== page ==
Faced with the increase in prematurity, France wants to improve care

For several years, the number of premature births has been steadily increasing: to improve the daily life of often upset families, France intends to draw inspiration from the Swedish model and allow children to be cared for at home by medical teams.

Every year in France about 60,000 babies are born prematurely, ie before 37 weeks of amenorrhea (8 and a half months of pregnancy), or one every eight minutes.

Among these babies born before term, 85% are medium premature, 10% very premature (6 to 7 months of pregnancy) and 5% very very premature (under 6 months of pregnancy).

According to the results of the latest national perinatal survey, the rate of prematurity has been increasing for several years: it went from 4.5% in 1995 to 6% in 2016. Today it represents almost 8% of births, says the association. SOS préma, at the forefront of this matter.

There are several reasons: the first is that the age of pregnancy continues to decrease, but a late pregnancy generally presents greater risks for the baby.

In vitro fertilization, which could cause more complications, partly explains this increase as well.

The lifestyle of future mothers also comes into play: consumption of tobacco, alcohol, social precariousness, but also work stress and fatigue favor preterm births.

About half of these births result from a medical decision to terminate the pregnancy due to maternal or fetal pathology.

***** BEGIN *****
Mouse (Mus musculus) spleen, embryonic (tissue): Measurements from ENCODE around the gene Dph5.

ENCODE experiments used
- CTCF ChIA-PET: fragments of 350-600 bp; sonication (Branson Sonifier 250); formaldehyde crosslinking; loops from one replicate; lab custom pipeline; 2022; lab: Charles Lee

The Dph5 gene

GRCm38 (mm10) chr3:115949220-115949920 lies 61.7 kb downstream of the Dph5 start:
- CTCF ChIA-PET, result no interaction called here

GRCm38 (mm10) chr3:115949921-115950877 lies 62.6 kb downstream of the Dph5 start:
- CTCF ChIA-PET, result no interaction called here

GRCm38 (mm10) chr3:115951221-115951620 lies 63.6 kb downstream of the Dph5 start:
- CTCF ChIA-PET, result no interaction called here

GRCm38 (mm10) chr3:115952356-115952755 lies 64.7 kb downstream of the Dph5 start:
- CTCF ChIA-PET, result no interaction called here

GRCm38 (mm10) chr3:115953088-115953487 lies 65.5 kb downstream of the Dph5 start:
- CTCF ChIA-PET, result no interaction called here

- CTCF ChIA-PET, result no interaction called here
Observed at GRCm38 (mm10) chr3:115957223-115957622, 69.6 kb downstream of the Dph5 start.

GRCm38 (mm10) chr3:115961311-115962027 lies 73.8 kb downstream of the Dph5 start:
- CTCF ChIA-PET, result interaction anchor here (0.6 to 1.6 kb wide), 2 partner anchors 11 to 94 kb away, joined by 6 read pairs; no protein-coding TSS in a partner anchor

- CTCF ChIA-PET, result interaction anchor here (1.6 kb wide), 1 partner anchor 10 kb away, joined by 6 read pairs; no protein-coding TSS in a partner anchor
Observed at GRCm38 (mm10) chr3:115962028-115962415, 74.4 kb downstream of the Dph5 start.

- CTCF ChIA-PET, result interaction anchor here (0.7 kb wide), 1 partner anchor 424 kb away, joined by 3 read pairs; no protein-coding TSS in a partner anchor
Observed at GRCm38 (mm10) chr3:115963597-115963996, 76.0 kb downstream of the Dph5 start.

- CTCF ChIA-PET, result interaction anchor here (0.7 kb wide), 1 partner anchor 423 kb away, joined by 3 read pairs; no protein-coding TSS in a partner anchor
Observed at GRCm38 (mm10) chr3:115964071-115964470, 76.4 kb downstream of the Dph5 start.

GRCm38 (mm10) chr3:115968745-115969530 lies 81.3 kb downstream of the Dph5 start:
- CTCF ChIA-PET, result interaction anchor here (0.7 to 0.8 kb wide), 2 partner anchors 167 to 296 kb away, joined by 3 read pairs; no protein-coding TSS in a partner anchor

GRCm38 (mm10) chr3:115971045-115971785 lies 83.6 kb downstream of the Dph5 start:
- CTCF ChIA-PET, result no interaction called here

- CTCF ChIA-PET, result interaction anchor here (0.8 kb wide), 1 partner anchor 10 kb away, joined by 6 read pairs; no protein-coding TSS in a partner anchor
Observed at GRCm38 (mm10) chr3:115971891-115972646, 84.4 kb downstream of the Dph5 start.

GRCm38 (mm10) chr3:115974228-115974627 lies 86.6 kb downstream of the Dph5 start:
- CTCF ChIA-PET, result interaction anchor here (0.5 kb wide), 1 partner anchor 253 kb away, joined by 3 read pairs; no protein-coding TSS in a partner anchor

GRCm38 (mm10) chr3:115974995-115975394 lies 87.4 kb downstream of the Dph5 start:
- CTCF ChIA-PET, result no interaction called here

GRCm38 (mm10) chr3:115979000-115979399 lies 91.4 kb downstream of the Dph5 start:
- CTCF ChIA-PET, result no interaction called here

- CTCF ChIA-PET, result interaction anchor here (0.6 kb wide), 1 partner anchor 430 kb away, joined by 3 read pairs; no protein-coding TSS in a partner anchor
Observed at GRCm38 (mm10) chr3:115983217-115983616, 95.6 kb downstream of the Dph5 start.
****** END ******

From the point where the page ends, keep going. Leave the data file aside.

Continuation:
In this context, the Ministry of Health last month published a decree aimed at “improving the quality of life of the families of these infants who are often hospitalized for long periods”.

France would like to implement, initially in an experimental form, “an organizational model similar to that in force in Sweden and which gives very favorable results”.

It is a “home care of premature babies provided directly by the neonatology wards”, explain the ministry’s services.

– “Less stress” –

The child’s hospitalization time would thus be reduced: the parents would return home earlier with him and would be guided for care or feeding by medical personnel trained in the specific needs of these newborns.

Such support “would change everything”, rejoices Charlotte Bouvard, president of SOS préma, who campaigned with the French Society of Neonatology for this change in France.

“Studies have shown that it improves infant development and the parent-child relationship,” he explains. “In many cases, skin-to-skin + or breastfeeding, facilitated by the baby’s presence at home, is a cure in itself,” she continues.

Emmanuelle Bagout, 30, did not benefit from this opportunity. When she returned home, six weeks after the birth of her baby, born premature at 33 weeks, she felt not joy but “a great loneliness”.

“He spent almost a month in the neonatal ward, ate little, I went to visit him every day in the hospital”, remembers this Lyonnaise, three years after giving birth.

“When he left the service he weighed 2.3 kilos, only took a few grams a day, clearly lacking a sequel,” he regrets. “Having a nurse visit daily at home to reassure us would change everything,” she says.

The transfer of the neonatal ward to the parents’ home has only advantages, in the eyes of Pierre Kuhn, head of department in Strasbourg and one of the project leaders in France.

“In the Scandinavian countries that have implemented it, it has reduced hospital costs, enabled faster food empowerment, reduced risk of infection, decreased maternal stress and increased parental satisfaction,” he lists.

The French experiment, conducted over three years, will go through a tender to select a dozen teams. According to the ministry, “it will fuel reflection in view of a possible sustainability of the system”.

Leave a Comment